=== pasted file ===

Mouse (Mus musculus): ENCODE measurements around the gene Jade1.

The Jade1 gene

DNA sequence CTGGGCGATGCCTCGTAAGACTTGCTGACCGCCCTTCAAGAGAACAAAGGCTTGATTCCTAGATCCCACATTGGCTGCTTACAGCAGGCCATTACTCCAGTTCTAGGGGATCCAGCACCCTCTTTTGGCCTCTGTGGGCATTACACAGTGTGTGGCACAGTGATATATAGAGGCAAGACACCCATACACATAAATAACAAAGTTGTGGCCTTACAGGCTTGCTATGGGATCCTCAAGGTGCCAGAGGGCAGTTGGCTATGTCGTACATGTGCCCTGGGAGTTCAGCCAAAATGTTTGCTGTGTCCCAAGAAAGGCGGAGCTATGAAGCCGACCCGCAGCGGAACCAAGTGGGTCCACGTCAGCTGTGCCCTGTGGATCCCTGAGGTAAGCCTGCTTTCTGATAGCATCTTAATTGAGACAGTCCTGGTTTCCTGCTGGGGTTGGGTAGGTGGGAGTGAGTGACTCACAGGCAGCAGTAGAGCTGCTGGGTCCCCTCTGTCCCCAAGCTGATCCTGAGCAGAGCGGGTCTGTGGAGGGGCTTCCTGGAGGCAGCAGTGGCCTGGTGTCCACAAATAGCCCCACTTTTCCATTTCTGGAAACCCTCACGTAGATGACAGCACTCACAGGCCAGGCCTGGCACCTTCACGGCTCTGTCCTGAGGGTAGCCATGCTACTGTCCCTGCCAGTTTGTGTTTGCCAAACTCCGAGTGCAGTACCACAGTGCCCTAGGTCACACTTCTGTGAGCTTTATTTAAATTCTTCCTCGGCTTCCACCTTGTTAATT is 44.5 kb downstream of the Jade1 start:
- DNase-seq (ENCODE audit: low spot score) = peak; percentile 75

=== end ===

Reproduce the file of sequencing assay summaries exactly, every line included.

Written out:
Mouse (Mus musculus): ENCODE measurements around the gene Jade1.

The Jade1 gene

DNA sequence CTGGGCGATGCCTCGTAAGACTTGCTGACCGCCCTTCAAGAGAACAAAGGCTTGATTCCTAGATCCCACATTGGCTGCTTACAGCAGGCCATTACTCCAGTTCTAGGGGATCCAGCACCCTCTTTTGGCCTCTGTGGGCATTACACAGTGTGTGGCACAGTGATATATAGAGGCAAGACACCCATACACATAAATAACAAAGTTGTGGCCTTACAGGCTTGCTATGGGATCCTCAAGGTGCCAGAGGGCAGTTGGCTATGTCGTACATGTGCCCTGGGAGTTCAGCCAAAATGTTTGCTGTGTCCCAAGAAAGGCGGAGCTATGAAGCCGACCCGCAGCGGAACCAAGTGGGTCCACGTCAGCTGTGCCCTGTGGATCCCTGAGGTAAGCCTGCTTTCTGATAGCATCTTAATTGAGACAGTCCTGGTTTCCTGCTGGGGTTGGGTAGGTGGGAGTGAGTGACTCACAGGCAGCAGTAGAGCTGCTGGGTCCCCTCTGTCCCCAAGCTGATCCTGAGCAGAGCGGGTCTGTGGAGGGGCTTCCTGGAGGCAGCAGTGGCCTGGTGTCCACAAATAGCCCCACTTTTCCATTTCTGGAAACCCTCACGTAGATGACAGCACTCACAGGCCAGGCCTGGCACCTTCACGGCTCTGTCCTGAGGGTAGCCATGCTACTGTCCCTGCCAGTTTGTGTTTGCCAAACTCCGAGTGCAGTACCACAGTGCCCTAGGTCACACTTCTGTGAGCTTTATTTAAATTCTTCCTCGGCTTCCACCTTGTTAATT is 44.5 kb downstream of the Jade1 start:
- DNase-seq (ENCODE audit: low spot score) = peak; percentile 75